To be perfectly honest, the last thing I really wanted to be doing on my birthday was giving oral evidence to a parliamentary select committee. But that’s what I was doing last week, alongside HRA Chair, Professor Sir Terence Stephenson.
We’d been called to update the House of Commons Science and Technology Committee on our work to improve transparency in health and social care research, following the committee’s report published this time last year.
With the committee’s recommendations and our own analysis of the issues, we had a good idea of what needs to be done. But we knew that for our research transparency strategy to be effective, it needs to be shaped by the communities involved in research. So, we invited 12 wise people to help us produce a draft strategy.
The Research Transparency Strategy Group is made up of patients and professionals who, like I do, care deeply about the visibility of health and social care research. When we published the draft Make it Public strategy in June, it became clear very quickly that we are not the only ones. Over 700 patients, research participants, researchers, funders and sponsors gave us their views and told us about their experiences through our survey and our public workshops held around the UK. A quarter of those who took part were those with lived experience, giving us a strong sense of what patients and the public want and expect.
Alongside the Make it Public consultation, the HRA and others have worked to improve the reporting the results of clinical trials of medicines. The Science and Technology Committee, along with Sense and Science, who run the AllTrials campaign, have done a great job of reminding NHS and university sponsors of their reporting obligations under the Clinical Trials Directive and letting them know about their unreported trials. We have done the same with NHS sponsors across the UK. As Sense about Science reported to the committee, university and NHS sponsors have increased their reporting rates to the European Clinical Trials Register by a third.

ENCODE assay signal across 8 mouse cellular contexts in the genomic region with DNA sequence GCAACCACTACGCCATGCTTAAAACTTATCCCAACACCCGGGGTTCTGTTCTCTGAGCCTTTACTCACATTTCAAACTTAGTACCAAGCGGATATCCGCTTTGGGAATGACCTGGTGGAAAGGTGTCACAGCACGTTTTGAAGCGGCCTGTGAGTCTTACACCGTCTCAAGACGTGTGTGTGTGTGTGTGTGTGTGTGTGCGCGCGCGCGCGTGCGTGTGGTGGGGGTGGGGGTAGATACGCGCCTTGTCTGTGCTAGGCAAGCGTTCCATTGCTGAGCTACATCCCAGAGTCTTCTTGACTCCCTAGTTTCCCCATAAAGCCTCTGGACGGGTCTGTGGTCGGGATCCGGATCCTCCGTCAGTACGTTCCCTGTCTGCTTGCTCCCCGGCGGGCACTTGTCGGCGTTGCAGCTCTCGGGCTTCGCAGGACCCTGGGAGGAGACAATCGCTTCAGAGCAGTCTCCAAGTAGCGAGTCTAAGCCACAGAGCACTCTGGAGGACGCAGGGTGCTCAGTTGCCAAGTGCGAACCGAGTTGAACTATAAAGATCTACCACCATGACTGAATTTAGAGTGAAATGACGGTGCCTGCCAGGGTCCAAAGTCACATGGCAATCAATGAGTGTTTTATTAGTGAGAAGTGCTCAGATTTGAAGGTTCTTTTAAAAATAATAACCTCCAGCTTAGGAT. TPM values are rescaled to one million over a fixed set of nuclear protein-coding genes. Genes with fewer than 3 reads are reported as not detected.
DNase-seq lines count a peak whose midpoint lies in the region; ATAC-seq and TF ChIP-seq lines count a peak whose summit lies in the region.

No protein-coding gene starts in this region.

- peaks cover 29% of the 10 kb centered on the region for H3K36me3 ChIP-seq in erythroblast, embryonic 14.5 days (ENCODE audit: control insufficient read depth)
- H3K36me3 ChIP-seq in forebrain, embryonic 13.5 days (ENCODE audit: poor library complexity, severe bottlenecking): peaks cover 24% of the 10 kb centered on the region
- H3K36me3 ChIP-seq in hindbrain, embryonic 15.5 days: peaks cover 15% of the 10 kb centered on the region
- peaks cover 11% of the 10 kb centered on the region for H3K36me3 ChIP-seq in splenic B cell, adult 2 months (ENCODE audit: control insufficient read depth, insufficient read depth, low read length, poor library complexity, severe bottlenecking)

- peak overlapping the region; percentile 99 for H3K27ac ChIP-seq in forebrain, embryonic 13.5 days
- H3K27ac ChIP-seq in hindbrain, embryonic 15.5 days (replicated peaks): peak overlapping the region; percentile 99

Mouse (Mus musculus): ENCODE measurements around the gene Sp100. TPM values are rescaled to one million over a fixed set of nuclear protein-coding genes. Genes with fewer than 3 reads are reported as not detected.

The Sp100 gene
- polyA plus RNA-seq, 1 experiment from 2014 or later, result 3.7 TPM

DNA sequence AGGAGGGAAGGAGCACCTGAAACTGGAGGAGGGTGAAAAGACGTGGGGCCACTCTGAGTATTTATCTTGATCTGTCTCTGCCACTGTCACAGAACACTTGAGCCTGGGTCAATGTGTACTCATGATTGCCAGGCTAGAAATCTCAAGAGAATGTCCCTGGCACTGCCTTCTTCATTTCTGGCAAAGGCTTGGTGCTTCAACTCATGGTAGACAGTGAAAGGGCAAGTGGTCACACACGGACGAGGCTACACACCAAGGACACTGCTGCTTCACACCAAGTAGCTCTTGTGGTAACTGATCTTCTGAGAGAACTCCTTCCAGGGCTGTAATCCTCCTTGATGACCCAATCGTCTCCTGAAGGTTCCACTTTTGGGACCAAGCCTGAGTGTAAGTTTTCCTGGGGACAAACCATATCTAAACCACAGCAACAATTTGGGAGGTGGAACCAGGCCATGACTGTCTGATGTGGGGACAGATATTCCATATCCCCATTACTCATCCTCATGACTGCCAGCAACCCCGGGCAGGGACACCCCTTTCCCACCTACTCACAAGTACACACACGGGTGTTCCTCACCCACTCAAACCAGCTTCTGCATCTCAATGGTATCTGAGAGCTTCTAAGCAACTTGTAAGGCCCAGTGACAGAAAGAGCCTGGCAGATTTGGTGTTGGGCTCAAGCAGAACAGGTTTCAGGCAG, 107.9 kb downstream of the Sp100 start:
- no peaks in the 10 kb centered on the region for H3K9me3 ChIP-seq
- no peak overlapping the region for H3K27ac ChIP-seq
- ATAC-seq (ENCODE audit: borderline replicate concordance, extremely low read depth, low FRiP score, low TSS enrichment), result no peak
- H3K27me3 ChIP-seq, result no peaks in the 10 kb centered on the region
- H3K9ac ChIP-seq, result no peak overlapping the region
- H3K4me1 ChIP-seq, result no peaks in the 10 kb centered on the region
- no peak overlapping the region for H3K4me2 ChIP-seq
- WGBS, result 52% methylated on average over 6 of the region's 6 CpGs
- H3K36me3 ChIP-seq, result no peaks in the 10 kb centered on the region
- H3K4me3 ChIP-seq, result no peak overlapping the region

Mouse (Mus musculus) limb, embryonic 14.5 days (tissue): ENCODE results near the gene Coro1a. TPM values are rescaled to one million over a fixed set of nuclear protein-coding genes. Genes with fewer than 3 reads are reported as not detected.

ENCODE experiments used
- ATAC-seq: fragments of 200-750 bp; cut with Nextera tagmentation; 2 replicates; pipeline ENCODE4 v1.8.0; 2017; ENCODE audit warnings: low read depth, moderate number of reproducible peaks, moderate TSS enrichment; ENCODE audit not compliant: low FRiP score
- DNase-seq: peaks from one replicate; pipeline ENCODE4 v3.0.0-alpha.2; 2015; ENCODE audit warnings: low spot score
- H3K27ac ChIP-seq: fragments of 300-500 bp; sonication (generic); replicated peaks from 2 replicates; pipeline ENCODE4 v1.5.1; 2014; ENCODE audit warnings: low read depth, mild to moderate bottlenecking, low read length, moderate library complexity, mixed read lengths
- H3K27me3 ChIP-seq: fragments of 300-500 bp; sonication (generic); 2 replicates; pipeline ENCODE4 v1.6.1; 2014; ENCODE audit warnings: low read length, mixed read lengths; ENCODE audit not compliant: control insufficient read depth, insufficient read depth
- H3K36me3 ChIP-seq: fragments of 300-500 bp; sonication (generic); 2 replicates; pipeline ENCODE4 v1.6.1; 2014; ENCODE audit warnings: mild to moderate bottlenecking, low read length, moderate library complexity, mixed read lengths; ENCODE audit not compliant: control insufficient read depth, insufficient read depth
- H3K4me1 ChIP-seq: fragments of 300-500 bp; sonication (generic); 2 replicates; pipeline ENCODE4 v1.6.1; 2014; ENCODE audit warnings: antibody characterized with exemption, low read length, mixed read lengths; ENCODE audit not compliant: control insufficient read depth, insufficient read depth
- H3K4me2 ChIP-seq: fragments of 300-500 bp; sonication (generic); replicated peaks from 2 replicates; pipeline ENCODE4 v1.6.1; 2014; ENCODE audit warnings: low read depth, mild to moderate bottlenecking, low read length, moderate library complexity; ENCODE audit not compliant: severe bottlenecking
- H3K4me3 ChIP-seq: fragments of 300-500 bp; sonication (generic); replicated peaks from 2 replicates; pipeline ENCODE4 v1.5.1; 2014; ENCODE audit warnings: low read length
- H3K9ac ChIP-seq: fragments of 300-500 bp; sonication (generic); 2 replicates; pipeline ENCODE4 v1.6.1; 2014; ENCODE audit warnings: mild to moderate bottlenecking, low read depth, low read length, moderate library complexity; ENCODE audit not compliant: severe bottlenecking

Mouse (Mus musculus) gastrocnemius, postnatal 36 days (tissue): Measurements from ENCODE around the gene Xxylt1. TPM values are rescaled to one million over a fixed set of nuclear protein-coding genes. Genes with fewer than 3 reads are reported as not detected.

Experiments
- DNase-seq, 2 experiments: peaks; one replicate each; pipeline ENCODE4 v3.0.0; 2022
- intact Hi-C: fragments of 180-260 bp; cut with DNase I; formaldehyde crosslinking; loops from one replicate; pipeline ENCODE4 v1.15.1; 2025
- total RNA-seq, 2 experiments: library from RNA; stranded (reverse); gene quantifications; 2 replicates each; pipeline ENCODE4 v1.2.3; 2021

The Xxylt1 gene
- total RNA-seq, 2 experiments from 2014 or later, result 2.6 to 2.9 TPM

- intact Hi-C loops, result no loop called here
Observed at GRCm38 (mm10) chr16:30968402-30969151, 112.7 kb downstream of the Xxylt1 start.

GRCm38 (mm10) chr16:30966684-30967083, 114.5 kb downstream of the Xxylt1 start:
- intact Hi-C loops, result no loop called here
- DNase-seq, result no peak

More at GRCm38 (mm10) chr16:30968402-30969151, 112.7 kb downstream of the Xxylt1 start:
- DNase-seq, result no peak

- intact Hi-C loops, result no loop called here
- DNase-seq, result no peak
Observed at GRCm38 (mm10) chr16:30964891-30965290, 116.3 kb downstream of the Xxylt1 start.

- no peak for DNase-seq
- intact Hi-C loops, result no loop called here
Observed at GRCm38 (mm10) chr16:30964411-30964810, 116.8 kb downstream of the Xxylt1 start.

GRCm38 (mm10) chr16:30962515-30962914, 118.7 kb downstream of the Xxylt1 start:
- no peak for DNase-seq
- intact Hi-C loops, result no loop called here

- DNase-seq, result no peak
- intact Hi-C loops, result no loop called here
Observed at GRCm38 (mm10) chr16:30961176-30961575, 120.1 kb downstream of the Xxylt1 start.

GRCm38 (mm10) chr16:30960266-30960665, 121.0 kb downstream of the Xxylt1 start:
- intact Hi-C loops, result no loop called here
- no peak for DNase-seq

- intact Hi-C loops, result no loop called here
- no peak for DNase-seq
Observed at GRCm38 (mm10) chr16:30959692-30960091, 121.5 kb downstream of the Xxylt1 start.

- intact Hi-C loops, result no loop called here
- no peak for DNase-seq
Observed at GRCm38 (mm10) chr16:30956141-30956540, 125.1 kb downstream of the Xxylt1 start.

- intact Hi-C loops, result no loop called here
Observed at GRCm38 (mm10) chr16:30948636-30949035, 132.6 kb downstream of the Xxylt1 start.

This demonstrates that raising awareness and being clear about expectations makes a difference. Our Make it Public strategy consultation, the committee’s focus on this issue and the efforts of many others have reminded researchers what they must do and have made it uncomfortable for those who aren’t fulfilling their obligations.
Talking publicly about the importance of transparency and reminding individual sponsors to comply with requirements clearly helps. But it won’t get us all the way. To achieve transparency and openness across the board – from registration through to communicating results to research participants – we need transparency to become part of the day job.
Sir Terence and I were pleased to be able to describe how the Make it Public strategy, to be published in early 2020, aims to achieve that. All in all, it was a birthday well spent.